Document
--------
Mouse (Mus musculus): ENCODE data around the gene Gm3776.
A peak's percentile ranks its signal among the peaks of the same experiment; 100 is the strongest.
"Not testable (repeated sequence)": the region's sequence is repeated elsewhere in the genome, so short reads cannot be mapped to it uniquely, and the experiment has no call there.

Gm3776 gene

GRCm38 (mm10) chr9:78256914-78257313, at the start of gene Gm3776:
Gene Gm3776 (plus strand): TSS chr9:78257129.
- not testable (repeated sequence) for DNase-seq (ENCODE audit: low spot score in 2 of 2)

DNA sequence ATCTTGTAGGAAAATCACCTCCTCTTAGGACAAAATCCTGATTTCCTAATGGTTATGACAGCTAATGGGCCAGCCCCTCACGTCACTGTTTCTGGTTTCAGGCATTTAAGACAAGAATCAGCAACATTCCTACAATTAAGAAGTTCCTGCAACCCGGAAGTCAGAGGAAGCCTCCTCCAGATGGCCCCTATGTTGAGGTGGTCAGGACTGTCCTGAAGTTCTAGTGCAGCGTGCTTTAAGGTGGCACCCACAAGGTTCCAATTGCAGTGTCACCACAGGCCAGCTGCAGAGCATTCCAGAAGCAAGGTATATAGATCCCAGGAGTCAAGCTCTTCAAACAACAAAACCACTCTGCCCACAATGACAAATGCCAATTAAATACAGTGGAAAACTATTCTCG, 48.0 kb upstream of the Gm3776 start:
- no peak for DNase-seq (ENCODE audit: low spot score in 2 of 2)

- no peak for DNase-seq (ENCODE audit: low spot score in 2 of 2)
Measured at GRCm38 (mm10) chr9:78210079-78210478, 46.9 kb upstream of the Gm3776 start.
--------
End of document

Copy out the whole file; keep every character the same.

Mouse (Mus musculus): ENCODE data around the gene Gm3776.
A peak's percentile ranks its signal among the peaks of the same experiment; 100 is the strongest.
"Not testable (repeated sequence)": the region's sequence is repeated elsewhere in the genome, so short reads cannot be mapped to it uniquely, and the experiment has no call there.

Gm3776 gene

GRCm38 (mm10) chr9:78256914-78257313, at the start of gene Gm3776:
Gene Gm3776 (plus strand): TSS chr9:78257129.
- not testable (repeated sequence) for DNase-seq (ENCODE audit: low spot score in 2 of 2)

DNA sequence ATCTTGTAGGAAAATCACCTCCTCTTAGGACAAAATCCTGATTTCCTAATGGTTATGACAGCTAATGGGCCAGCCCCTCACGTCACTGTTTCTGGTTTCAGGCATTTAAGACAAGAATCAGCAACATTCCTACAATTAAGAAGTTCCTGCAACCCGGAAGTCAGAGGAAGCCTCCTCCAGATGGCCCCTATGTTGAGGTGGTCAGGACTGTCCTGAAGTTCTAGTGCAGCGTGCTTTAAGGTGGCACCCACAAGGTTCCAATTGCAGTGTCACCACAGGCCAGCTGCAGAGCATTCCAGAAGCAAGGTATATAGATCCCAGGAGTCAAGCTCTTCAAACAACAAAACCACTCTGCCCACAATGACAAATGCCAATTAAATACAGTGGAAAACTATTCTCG, 48.0 kb upstream of the Gm3776 start:
- no peak for DNase-seq (ENCODE audit: low spot score in 2 of 2)

- no peak for DNase-seq (ENCODE audit: low spot score in 2 of 2)
Measured at GRCm38 (mm10) chr9:78210079-78210478, 46.9 kb upstream of the Gm3776 start.